The oceans are becoming more and more polluted every day. Some people fail to take recycling seriously, and others just litter all over the place. From oil spills to intense amounts of garbage, our oceans are dirtier than ever. It”s becoming a real problem that we need to face, and we need to do it quickly.
Fortunately, 20-year-old Boyan Slat has taken it upon himself to tackle the issue.
Slat invented a way to rid oceans of damaging plastic refuse. It sounds rather far-fetched, but when you hear more about his invention, you”ll understand why his project is garnering so much support.
Slat”s plan is to place enormous floating barriers in rotating tidal locations around the globe (called gyres), and let the plastic waste naturally flow into the structure. By not using traditional nets, he avoids putting wildlife at risk. Instead, he plans to employ the use of V-shaped buffers anchored by floating booms.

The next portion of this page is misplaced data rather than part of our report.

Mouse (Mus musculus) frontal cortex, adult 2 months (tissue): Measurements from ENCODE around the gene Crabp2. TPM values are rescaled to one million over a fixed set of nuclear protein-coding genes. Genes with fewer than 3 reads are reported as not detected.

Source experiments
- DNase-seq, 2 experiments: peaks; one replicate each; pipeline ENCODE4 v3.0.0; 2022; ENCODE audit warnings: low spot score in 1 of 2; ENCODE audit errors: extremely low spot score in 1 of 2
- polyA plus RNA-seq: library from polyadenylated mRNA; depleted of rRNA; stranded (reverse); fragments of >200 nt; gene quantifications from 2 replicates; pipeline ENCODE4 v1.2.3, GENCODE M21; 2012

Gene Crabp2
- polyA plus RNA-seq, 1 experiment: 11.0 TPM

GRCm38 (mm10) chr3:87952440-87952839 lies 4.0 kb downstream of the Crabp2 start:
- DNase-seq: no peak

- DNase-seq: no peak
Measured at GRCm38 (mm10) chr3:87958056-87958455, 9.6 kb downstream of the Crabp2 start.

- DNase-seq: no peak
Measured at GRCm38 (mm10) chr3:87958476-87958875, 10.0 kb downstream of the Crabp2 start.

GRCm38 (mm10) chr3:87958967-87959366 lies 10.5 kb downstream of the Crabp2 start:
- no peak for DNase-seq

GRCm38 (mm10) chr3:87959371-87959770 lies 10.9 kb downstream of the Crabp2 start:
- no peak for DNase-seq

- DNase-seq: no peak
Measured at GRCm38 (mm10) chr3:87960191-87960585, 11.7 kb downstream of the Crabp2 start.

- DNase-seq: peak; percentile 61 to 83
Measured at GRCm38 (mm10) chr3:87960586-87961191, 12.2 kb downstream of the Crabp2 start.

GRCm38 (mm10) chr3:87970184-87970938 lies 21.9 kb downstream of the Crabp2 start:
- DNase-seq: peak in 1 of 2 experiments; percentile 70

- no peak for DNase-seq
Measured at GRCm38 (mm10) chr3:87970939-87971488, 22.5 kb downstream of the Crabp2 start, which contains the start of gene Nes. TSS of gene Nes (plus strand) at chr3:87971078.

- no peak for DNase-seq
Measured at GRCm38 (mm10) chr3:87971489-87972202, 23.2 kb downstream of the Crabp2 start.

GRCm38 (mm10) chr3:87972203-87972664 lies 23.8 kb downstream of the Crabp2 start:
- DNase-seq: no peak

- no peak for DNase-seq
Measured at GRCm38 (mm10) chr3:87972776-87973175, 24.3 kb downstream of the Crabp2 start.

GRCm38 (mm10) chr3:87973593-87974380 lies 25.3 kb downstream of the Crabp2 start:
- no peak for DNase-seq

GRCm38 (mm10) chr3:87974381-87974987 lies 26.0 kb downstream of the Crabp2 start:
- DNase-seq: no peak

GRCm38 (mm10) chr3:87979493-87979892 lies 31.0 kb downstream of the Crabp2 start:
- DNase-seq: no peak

Slat”s company, called Ocean Cleanup, states that the currents will flow underneath barriers, easily trapping garbage in its path.
This innovative mission is set to launch in 2016. The first barriers will be placed in the ocean near Japan, and plans are in place to install one in the ocean between California and Hawaii.
The barriers are approximately 6,500 feet long, and they”re storm resistant. They are the longest floating structures ever placed in the ocean.
This campaign started as a crowdfunded project, and over time, it”s raised $2 million. Now that the project has picked up steam, more and more people are beginning to take notice.
Sounds like a good plan to me! What do I know, though? I”m older than this kid and I haven”t invented anything, so I”ll just take his word for it.